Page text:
We listen to a lot of music all the time, from the big prog bands to a lot of jazz and even pop music. When we first started writing the material for the record, we were listening to a lot of Incubus, The Police, Rush, Muse, and Mars Volta. Since then, we’ve really been influenced by the likes of King Crimson, Porcupine Tree, Mastodon, Tool, and Opeth. But we also take influence from acts like Steely Dan, The Dear Hunter, Meshuggah, Jamiroquai, and Prince.

What types of change this music can initiate, in your opinion?

We don’t expect our music to ever promote any kind of social change but we do hope that our music can act as a gateway into more complex music for some of our listeners. Even though our songs are long and contain lots of unique time signatures and harmonic content, we still strive to make sure that our music is accessible to those who may not typically be fans of progressive music.

Where do you draw the inspiration from and how do you go about channeling it into writing?

For us, the most inspiration still comes from other music. A lot of ideas have come from trying to learn other music and stumbling on a cool riff or chord progression. We also draw a lot from experimenting with concepts from music theory that we may be learning or unfamiliar with.

What non-musical entities and ideas have an impact on your music?

Unfortunately, we’ve dealt with a lot of personal issues in our lives recently and that has certainly made its way into our music and will continue to do so. Also, we’re fans of so many movies and pieces of literature which have played a big role in our method of storytelling.

What is your viewpoint on the struggle bands are facing today as they try to monetize their output?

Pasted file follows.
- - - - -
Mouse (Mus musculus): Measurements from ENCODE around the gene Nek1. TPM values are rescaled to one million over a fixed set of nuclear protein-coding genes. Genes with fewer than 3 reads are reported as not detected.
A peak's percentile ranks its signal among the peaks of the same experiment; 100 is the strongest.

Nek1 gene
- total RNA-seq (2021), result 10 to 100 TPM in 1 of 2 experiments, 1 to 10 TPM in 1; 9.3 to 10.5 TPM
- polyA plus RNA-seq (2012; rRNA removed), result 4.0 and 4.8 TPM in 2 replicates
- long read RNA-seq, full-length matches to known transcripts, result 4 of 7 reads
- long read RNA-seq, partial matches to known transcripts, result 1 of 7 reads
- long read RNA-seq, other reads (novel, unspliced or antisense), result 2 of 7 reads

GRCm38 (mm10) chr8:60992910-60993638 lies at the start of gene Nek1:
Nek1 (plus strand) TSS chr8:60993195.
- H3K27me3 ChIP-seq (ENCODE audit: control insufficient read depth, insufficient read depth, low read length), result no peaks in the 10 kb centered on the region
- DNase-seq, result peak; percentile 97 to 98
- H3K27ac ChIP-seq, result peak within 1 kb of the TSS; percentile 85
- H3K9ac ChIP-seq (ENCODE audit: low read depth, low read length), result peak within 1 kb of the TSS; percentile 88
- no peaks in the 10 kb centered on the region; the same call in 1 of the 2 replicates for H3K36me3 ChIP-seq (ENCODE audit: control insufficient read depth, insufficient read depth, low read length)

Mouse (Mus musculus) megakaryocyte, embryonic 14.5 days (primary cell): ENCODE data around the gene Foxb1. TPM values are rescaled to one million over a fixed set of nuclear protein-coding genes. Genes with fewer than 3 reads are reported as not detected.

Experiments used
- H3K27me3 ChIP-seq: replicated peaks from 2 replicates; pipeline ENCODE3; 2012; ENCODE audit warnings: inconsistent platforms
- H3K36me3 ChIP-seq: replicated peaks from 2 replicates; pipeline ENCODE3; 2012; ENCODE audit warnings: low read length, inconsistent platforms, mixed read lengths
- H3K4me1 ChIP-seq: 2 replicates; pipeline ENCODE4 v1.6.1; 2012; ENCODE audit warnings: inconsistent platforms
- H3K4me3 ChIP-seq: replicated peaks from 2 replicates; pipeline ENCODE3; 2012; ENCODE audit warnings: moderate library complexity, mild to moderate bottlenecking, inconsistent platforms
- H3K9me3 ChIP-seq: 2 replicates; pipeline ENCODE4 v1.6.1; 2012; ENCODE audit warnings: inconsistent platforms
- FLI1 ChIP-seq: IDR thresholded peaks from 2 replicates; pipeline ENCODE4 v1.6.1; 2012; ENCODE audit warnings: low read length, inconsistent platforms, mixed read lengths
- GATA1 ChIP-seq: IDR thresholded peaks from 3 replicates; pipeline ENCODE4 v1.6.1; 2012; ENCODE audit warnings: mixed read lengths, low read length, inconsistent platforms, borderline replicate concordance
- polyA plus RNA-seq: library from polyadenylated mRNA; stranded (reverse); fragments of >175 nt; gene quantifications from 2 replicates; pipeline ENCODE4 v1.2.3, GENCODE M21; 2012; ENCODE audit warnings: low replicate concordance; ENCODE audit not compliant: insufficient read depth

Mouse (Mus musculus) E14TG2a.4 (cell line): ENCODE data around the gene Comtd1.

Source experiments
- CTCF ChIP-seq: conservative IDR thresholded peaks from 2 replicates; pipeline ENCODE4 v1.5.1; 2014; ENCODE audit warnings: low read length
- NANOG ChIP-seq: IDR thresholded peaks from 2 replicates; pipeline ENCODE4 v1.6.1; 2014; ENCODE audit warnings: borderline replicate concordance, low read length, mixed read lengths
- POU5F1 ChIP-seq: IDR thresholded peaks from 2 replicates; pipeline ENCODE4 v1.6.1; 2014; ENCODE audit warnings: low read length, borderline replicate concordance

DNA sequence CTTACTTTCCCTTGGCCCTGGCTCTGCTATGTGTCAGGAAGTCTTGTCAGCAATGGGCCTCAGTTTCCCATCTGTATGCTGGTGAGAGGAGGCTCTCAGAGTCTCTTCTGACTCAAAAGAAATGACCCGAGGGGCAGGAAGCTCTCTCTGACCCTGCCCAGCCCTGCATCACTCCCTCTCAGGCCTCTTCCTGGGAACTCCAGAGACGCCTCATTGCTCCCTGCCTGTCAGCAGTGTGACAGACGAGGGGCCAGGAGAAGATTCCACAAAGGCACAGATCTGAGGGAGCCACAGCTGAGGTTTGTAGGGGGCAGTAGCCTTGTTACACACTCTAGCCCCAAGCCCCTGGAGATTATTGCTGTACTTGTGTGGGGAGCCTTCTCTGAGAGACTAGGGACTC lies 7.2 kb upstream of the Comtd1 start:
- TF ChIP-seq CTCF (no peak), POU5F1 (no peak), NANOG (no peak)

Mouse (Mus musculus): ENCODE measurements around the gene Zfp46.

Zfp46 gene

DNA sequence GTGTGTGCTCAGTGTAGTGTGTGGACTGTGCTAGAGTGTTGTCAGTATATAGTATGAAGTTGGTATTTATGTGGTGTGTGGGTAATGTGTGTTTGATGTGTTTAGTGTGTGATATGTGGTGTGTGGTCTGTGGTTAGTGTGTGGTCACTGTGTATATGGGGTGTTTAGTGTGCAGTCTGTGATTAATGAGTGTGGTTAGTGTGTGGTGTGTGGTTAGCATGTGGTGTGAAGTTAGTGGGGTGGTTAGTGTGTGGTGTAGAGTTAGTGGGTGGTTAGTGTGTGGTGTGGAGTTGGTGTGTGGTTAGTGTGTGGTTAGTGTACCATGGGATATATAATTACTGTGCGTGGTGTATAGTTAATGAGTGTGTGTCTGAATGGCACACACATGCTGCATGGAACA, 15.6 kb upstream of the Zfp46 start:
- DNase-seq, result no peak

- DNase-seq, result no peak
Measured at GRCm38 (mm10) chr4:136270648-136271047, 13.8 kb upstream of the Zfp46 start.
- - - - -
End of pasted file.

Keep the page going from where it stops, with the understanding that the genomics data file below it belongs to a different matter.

Making money from music is one of the most difficult things to do. We all have day jobs that allow us to pay bills AND play in a band. Obviously, we all hope to do this as a career but right now our biggest concern is just writing great music and trying to get people listen to it. It’s really unfortunate that the industry is in the place it’s in now but at the same time it’s very exciting (in both good and bad ways) to see music going in a direction that’s totally unpredictable.

What does the future hold for In The Presence Of Wolves?

Right now, we’re just trying to get our music out to a wider market. We hope to begin touring very soon and are really excited to hit the road. We have numerous shows coming up (anyone interested can find those dates on our website, ReverbNation, Facebook, Bandcamp, etc.) and we are thrilled to be opening for Haken at Bullshooters Saloon on May 1. Also, we hope to be a part of as many festivals as possible this summer.

Nikola Savić is a prog enthusiast, blogger and author, in addition to being the founder of Prog Sphere, Progify, ProgLyrics and the ongoing Progstravaganza compilation series.